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   ARTICLE   |   From Scotsman Guide Commercial Edition   |   July 2009

Get the Facts Straight

Help clients dig deeper with their due diligence before they purchase income-producing property

Property-buyers can fall into many due-diligence pitfalls when purchasing income-producing commercial real estate. Perhaps the most-significant is not customizing the underwriting assumptions to the specific property they wish to purchase.

Buyers often rely solely on underwriting assumptions when considering an investment-property purchase. Initially, underwriting assumptions are somewhat standard for most buyers. 

In a stable market, these often include a 2-percent to 3-percent annual rent-growth rate, a 5-percent vacancy allowance, a 75-percent probability that existing tenants will renew and allowance of a 15-cents- to 50-cents-per-square foot capital expense.

Due diligence that customizes and substantiates underwriting assumptions is critical. In a tight credit environment, buyers seeking financing must be able to substantiate and support their assumptions more than ever. 

It isn't enough to rely only on appraisals and property-condition assessments (PCAs) to ensure feasible underwriting.

Beyond simply being a financing source, mortgage brokers can help their clients by knowing how to ensure that property underwriting is customized to the property in question. They also should know how proper due diligence can help. 

Knowledge of these issues can help ensure that a property's actual financial performance won't be drastically different than the initial or preliminary underwriting.

Ultimately, buyers must do their due diligence to back up their assumptions. Here's why.

Capital expenditures

Because projected capital expenditures can have the most influence on underwriting results, buyers should investigate the asset's current condition thoroughly. Lenders often require a PCA, which will provide some basis for projecting ongoing maintenance and repair costs, as well as capital expenditures.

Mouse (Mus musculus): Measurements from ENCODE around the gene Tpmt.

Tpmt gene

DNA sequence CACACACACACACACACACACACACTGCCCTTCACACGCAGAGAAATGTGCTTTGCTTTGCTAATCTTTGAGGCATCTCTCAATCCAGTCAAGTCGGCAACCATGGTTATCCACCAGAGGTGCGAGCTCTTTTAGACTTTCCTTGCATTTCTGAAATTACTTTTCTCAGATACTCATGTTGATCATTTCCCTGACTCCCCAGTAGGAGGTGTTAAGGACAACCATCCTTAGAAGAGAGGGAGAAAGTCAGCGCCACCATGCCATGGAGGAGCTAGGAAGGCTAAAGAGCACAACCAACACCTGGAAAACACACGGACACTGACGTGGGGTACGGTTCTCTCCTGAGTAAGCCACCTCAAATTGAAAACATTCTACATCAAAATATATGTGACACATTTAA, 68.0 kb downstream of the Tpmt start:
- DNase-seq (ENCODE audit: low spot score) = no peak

One mistake many buyers make, however, is stopping there with their efforts to assess the property's condition and future capital costs. PCA reports commonly overproject the remaining useful life of equipment or building components or fail to project costs to correct existing conditions adequately. This is because a visual inspection rarely reveals deficiencies in the existing conditions. Additional investigation is needed that PCA consultants typically do not perform.

Further, more-complex properties may expose buyers to greater risk in projecting capital costs accurately. 

For example, consider a midrise office building that has more-complex heating, ventilation and air-conditioning equipment like chillers, boilers and variable-air-volume boxes for air distribution with computerized controls compared to a small neighborhood retail center, with split heating and cooling systems or rooftop-packaged units for the tenants' heating and cooling needs. 

The office building's greater exposure would warrant investigating the equipment's repair and service history beyond the PCA, interviewing the applicable vendors whenever possible. These vendors often can reveal major, yet-to-be-corrected problems.

Talking to the property's tenants also can reveal any inadequacies in the system's ability to heat and cool the building properly.

Many common deficiencies -- with large and small costs associated -- may exist on a property. PCA consultants, however, often miss existing major issues or issues that have the potential to become major expenses. As a result, buyers shouldn't rely solely upon this source for their capital-expenditure assumptions. 

Additionally, most PCA consultants lack property-operating and property-management experience. Therefore, they may not recognize operating concerns that may not always have a large capital expenditure associated with the condition but rather less-tangible problems that may affect a property's financial performance over time.

Tenant renewals